We’ve written about important considerations involving hazardous wastes before. High Hazard Waste is a whole other ball game. Proper management of High Hazard Waste involves special chemical engineering techniques that might need to be applied on your site by a professional, or if possible, transportation to a remote facility and managed there.
Types of High Hazard Waste
Specific types of explosives, biological agents, poisonous gases, banned pesticide, and a host of other materials, qualify as High Hazard Waste. Review the list at the end of this article to help identify if you have High Hazard Waste at your facility.
Once a High Hazard Waste is identified, remediation commences. Professionals must don ballistic Personal Protective Equipment (PPE), including Kevlar suits with flame resistant material and a breathing apparatus. In other words, the professionals coming to your location will look more like astronauts than chemical engineers. The strictest precautions are taken to ensure the safety of these professionals, and for good reason — this is some of the most hazardous materials waste professionals manage.
Once a High Hazard Waste is properly remediated, it must be stabilized before proper disposal. Stabilization occurs on-site for explosive materials that cannot be transported. Other types of material will be expertly packed before transportation. Once the destination of that material is reached, it can be treated. The following are a few of the most common treatment methods.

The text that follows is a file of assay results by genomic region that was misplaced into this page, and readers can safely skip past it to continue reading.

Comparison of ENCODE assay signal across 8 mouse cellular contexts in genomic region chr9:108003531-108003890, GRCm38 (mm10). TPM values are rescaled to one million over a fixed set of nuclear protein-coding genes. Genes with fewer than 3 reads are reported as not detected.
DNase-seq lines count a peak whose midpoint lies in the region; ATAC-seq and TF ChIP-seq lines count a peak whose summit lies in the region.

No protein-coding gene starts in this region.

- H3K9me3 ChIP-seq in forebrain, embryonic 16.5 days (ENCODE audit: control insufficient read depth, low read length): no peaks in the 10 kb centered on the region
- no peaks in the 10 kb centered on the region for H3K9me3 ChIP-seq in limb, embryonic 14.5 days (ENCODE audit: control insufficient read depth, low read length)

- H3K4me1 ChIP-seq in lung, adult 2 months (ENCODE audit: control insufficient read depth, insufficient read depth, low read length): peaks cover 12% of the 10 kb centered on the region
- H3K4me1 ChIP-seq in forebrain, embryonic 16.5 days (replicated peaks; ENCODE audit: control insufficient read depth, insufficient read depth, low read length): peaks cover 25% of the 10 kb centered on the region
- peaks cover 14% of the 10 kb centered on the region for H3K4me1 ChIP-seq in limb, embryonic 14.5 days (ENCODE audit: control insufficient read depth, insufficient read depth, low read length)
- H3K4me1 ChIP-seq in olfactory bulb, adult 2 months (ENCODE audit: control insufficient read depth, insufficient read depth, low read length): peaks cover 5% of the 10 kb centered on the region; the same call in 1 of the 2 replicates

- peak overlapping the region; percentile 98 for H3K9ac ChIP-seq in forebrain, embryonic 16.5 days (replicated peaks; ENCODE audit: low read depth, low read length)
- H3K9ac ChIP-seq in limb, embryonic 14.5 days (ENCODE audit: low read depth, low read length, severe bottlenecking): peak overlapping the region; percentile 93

Acid Base Neutralization
Waste can be neutralized by introducing agents that bring the pH of a waste solution to a non-hazardous level. This is usually done with sodium bicarbonate to bring the pH of the solution between 5 and 9.
Reduction/oxidation (Redox) reactions chemically convert hazardous contaminants to less toxic compounds that are less mobile and/or inert. The reducing agents most commonly used for treatment of hazardous waste are ferrous sulfate, sodium bisulfite, and sodium hydrosulfite.
A chemical process in which a molecule of water is added to a substance which causes both the substance and water molecule to split into two parts. In the hazardous waste context, this can mean breaking the bonds of hazardous chemicals to render them less hazardous.
If you’ve identified or generate high hazardous materials, contact Clean Management Environmental Group at (866) 908-8903 for a competitive rate quote. We work in all 50 states and Canada.